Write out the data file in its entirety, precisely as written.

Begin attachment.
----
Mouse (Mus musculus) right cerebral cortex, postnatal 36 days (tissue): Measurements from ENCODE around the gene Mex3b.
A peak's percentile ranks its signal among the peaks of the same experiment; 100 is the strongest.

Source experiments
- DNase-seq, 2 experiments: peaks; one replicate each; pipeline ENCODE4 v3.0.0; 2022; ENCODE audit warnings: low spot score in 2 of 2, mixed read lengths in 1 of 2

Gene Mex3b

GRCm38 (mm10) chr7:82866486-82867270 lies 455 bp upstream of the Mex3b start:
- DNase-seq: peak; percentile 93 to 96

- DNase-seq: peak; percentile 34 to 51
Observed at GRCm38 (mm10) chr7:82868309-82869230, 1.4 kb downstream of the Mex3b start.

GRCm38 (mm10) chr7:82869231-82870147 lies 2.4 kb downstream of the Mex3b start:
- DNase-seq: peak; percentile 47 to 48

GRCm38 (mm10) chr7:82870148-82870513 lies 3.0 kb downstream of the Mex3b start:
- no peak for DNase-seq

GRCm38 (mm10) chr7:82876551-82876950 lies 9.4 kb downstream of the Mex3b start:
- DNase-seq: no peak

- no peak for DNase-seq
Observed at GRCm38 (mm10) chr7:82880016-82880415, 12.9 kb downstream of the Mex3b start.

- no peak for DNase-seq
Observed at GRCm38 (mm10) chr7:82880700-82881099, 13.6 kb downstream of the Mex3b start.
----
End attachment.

Mouse (Mus musculus) right cerebral cortex, postnatal 36 days (tissue): Measurements from ENCODE around the gene Mex3b.
A peak's percentile ranks its signal among the peaks of the same experiment; 100 is the strongest.

Source experiments
- DNase-seq, 2 experiments: peaks; one replicate each; pipeline ENCODE4 v3.0.0; 2022; ENCODE audit warnings: low spot score in 2 of 2, mixed read lengths in 1 of 2

Gene Mex3b

GRCm38 (mm10) chr7:82866486-82867270 lies 455 bp upstream of the Mex3b start:
- DNase-seq: peak; percentile 93 to 96

- DNase-seq: peak; percentile 34 to 51
Observed at GRCm38 (mm10) chr7:82868309-82869230, 1.4 kb downstream of the Mex3b start.

GRCm38 (mm10) chr7:82869231-82870147 lies 2.4 kb downstream of the Mex3b start:
- DNase-seq: peak; percentile 47 to 48

GRCm38 (mm10) chr7:82870148-82870513 lies 3.0 kb downstream of the Mex3b start:
- no peak for DNase-seq

GRCm38 (mm10) chr7:82876551-82876950 lies 9.4 kb downstream of the Mex3b start:
- DNase-seq: no peak

- no peak for DNase-seq
Observed at GRCm38 (mm10) chr7:82880016-82880415, 12.9 kb downstream of the Mex3b start.

- no peak for DNase-seq
Observed at GRCm38 (mm10) chr7:82880700-82881099, 13.6 kb downstream of the Mex3b start.